- The Washington Times - Thursday, March 18, 2004

Hispanic and Asian populations in the United States will triple by 2050, when whites will be about half of the total U.S. population, according to projections released today by the U.S. Census Bureau.

Overall, U.S. population is projected to grow about 49 percent by mid-century, increasing from a current level of about 283 million, to 420 million.

The census projection says the white U.S. population will grow about 7 percent in absolute numbers (from 196 million to 210 million) by 2050, even as whites decline as a percentage of the total population from about 69 percent now to 50 percent at mid-century.

Meanwhile, the nation’s Hispanic population will increase 194 percent, according to the census study, from a current figure of 35 million to 103 million in 2050.

Immigration has been a chief cause of growth for the U.S. Hispanic population, but arrivals from abroad are declining as the primary factor in the group’s increase, census officials say. Next year, for example, Hispanic population is projected to increase by more than 1.1 million, but immigration will account for just 35 percent of that growth.

“The Hispanic increase comes mostly from a natural increase of the number of people in child-bearing years and a higher birth rate,” said Greg Spencer, chief of the population projections branch at the U.S. Census Bureau.

Hispanic women during their lifetimes “have an average of three children as opposed to an average of two for other groups.”

By comparison, about 60 percent of next year’s 400,000-person increase in the Asian population will come through immigration, according to the census projection.

The census study also predicts:

The nation’s Asian population, currently at 11 percent, will grow 213 percent to 33 million by 2050, and its share of U.S. population would increase from 4 percent to 8 percent.

The black population would rise from 35 million to 61 million, or 71 percent by 2050, as the black share of the U.S. total grows from 13 percent of the population to 15 percent.

By 2030, one in five persons in the United States will be 65 or older.

“What says is that we are going to become more diverse and get older and baby boomers will swell the aging population,” census spokesman Mike Bergman said of the bureau’s latest projections.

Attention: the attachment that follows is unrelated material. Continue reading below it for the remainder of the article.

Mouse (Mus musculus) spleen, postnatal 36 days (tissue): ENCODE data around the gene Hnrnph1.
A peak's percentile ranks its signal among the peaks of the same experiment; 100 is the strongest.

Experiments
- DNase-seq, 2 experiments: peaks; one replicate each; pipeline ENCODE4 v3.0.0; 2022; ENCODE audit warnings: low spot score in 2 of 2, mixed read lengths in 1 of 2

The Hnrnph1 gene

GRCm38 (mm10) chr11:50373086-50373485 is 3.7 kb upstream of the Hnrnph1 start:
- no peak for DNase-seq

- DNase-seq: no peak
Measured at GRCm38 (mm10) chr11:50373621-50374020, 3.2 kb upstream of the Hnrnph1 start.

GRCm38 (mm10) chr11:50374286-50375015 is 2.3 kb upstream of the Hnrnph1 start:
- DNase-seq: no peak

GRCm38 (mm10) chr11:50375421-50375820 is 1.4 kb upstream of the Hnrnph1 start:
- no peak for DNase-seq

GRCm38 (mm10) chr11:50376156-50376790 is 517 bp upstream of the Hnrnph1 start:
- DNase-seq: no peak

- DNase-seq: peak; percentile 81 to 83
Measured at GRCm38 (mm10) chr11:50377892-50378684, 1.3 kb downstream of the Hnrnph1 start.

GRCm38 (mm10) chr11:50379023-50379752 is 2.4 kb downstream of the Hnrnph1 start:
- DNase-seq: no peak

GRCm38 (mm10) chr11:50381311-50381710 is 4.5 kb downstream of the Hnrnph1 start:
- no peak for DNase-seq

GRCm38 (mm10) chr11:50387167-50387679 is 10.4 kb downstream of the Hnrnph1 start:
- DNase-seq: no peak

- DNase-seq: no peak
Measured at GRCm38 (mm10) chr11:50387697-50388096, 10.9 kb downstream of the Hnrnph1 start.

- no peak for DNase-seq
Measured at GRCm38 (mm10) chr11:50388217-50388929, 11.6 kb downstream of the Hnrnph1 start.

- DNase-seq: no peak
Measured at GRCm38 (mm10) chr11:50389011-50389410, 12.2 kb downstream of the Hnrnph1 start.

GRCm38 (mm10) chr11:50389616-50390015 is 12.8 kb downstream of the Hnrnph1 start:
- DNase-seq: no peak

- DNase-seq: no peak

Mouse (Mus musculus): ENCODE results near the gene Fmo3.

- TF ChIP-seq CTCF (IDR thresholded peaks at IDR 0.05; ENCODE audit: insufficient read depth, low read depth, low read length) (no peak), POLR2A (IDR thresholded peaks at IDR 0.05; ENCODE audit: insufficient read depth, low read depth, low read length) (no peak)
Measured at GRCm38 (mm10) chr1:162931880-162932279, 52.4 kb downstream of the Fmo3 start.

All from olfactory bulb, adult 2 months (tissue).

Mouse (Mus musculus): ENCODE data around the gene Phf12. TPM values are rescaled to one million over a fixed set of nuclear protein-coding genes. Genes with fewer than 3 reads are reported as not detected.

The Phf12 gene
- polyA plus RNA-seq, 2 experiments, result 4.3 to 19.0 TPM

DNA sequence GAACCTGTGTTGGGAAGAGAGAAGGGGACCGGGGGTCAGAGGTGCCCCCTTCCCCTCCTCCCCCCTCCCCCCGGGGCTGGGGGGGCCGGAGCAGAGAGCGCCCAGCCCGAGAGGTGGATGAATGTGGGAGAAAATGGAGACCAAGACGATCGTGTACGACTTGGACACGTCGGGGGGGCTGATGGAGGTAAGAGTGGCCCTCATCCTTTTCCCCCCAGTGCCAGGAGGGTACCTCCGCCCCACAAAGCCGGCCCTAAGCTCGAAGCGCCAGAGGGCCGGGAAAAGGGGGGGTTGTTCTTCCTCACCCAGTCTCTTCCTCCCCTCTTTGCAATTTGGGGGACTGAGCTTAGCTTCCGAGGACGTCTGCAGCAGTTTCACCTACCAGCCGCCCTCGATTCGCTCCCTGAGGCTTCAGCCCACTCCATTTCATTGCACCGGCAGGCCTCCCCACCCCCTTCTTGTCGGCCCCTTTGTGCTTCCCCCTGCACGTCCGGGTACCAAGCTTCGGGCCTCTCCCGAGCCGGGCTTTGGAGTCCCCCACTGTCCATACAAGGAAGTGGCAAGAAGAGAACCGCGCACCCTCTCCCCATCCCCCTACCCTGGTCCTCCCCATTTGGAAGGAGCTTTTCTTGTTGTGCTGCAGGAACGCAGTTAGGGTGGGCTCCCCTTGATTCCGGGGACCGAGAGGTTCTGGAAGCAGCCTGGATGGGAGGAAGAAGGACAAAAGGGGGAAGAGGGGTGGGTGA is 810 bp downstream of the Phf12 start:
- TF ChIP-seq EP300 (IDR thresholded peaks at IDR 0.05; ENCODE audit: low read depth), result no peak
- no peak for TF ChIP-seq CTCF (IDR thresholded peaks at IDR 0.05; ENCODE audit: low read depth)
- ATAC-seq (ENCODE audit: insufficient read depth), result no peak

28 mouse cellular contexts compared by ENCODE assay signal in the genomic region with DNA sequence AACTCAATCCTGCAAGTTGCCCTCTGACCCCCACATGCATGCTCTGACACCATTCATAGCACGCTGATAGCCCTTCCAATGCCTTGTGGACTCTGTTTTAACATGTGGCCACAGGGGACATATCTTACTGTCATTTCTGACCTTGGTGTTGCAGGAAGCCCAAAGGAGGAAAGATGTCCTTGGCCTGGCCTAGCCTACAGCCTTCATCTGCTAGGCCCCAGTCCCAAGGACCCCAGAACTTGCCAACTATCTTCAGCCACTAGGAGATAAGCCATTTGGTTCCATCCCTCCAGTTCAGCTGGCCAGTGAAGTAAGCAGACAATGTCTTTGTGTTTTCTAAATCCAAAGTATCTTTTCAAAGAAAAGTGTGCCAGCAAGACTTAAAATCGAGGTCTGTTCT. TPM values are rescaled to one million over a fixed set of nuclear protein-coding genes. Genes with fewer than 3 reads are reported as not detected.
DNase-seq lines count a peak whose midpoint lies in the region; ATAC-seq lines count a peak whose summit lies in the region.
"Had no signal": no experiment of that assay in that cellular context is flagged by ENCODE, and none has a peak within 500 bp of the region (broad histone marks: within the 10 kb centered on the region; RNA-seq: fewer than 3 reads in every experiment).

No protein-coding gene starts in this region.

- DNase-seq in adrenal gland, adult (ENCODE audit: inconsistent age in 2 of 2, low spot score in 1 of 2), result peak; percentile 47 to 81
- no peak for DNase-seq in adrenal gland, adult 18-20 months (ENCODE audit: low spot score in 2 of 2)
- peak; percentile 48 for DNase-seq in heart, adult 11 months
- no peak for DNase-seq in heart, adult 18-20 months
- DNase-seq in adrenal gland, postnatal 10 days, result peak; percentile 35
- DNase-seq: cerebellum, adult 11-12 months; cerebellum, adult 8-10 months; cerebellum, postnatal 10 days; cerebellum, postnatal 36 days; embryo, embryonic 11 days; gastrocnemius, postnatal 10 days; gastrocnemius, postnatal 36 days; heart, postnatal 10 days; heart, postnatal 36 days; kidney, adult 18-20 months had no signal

An easing of overall growth is predicted by 2030. After that year, the rate of population increase is predicted to slow to levels that will be lower than at any time since the Great Depression.

“The age structure will become different, and things will slow down,” Mr. Spencer said.

Currently, Mr. Spencer noted, whites are a minority in three states: Hawaii, which is predominantly Asian and about 23 percent white; California, with large Hispanic and Asian groups and 46.7 percent white; and New Mexico, with a population that is 42 percent Hispanic and less than 45 percent white.

By 2050, however, America’s current system of racial classification is likely to be revamped, as more ethnic and racial groups intermarry and have children, said demographer Jeff Passel at the Urban Institute.

“A hundred years ago, groups like Italians, Jews and Poles were classified as racial groups,” Mr. Passel said. “Now those people are all white, and they have intermarried. So I look at the way things are now, for example, a third of Latinos are married to non-Latinos, and we don’t know what their children are going to call themselves.”

He added that the effect on culture will be just as gradual.

“There was also this great fear back then that these new groups would not become American,” he said. “But now, you can buy a bagel in any town in the U.S. It is no longer thought of as an ethnic food, nor is pizza. But it was.”

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